MARSHALL - The Buffalo Ridge Educational Alliance, which includes the school districts of Marshall, Lakeview, Minneota, Windom Area, Pipestone Area and Jackson County Central, was not among the list of 61 semi-finalists for the nationwide Race to the Top-District competition announced by U.S. Department of Education Secretary Arne Duncan Thursday.
The 61 finalists, representing more than 200 school districts across the country, were selected from 372 applications.
"We were kind of disappointed, obviously, but we knew going in that it was a highly competitive grant," Marshall Superintendent Klint Willert said. "We knew our chances were pretty limited because of the number of grant applications, but we still felt we had a pretty good plan."
In late May, all public and charter schools in the United States were informed about the RTT-D grant competition, which serves as an incentive for schools to develop and implement personalized learning plans for every student and provide improved levels of teacher training and support in a technology-rich environment.
"The Race to the Top competition put us in an important conversation," Willert said. "It allowed us to look at how we utilize technology and how kids learn best in school. That's what the whole Race to the Top is about."
Despite the fact that the Buffalo Ridge Education Alliance was not chosen, Willert said he felt the application process was not entirely in vain. Schools need to continue making strides to improve and revamp their educational systems and look to the future, he said.
"The skills needed for success in the complex world and economy of today require a different skill set than those in the past," Willert said. "When you look at what's going on with technology and education, in general, the framework that we put together has some merit going forward."
By the end of the year, the Department of Education expects to have narrowed the list of finalists down to 15-25, all of which will receive four-year awards ranging from $5 million to $40 million, depending on the population of students served. A total of $400 million will be awarded.
"When you look at where we are, you have to put it in context," Willert said. "Not a single school made it from Minnesota, South Dakota, North Dakota or Iowa, and only one Wisconsin application made the semi-finals."
In order to apply for the competitive grant, Willert said, school districts needed to serve at least 2,000 students and have at least a 40 percent student population at or near the poverty level. While Marshall meets the total student criteria, the number of students at or near the poverty level is slightly below, at 35 percent. A collaborative partnership with five other school districts, which the consortium named Buffalo Ridge Educational Alliance, was developed in order to apply for the grant.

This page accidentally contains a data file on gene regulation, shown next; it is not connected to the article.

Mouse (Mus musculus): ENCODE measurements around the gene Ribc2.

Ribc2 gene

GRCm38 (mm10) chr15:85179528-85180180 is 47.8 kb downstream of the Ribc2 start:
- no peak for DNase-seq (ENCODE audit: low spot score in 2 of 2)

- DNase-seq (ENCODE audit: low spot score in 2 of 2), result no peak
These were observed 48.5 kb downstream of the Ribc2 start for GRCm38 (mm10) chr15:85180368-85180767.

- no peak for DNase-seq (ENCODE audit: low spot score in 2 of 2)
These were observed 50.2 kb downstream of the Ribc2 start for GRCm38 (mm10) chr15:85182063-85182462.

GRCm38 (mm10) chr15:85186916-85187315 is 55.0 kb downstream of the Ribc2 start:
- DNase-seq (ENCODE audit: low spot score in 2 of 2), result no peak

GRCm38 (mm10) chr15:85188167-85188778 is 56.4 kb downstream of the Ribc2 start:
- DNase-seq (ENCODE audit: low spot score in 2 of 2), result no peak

Together, the consortium of six districts serves more than 6,500 students with nearly 41 percent of the students at or near the poverty level. Had it been chosen, the group could have been awarded roughly $22 million.
"Ultimately, when you talk about the fact that 372 applications were accepted representing over 1,000 school districts, it was a really narrow window of opportunity," Willert said. "But we'll continue to have these conversations. We could work together again. We'll see where the road takes us."
Though there is nothing certain at this point in time, Willert said there was some speculation that the federal government could offer a second round competition for RTT-D grants.
"I'm anticipating, but I'm not sure, that there could be a second round because of the amount of interest," he said. "That would be good. Our group asked for feedback from the U.S. Department of Education. If and when we get that, we'll use that evaluation and decide what to do going forward."
Without the RTT-D award, the opportunity to upgrade technology within some of the districts may have faded out of the picture for the time being. The issue is something that Willert expects to discuss with the five other superintendents in the Buffalo Ridge Educational Alliance.
"We'll talk about what this means going forward as a collective group and as individuals," Willert said. "The plan embraced some really good ideas that put us on the path to where we want our schools to be."
As promised, Willert said that flexible learning year (FLY) conversations would begin again now that word has come in about the RTT-D competition. The first step is to put discussions in the hands of the community.
"We needed to allow the Race to the Top process to go forward first and now we'll act on FLY," he said. "We'll go ahead and work to get some public meetings set up and allow our community to have some input."
If the community input is positive, in favor of a new 3-year FLY application extension, Willert said the school board will then have the issue in its hands. Based on the feedback that the board gets from the community, a decision is expected near the end of January.
"I think I can speak on behalf of all the school in southwest Minnesota when I say that our region has become stronger because of the way we've embraced FLY," Willert said. "We've moved beyond competing for students. We realize that all of our students need to be successful, that all of our schools need to be successful. That's the spirit we've embraced with FLY and the Race to the Top. That's a different view from where we were 10 years ago."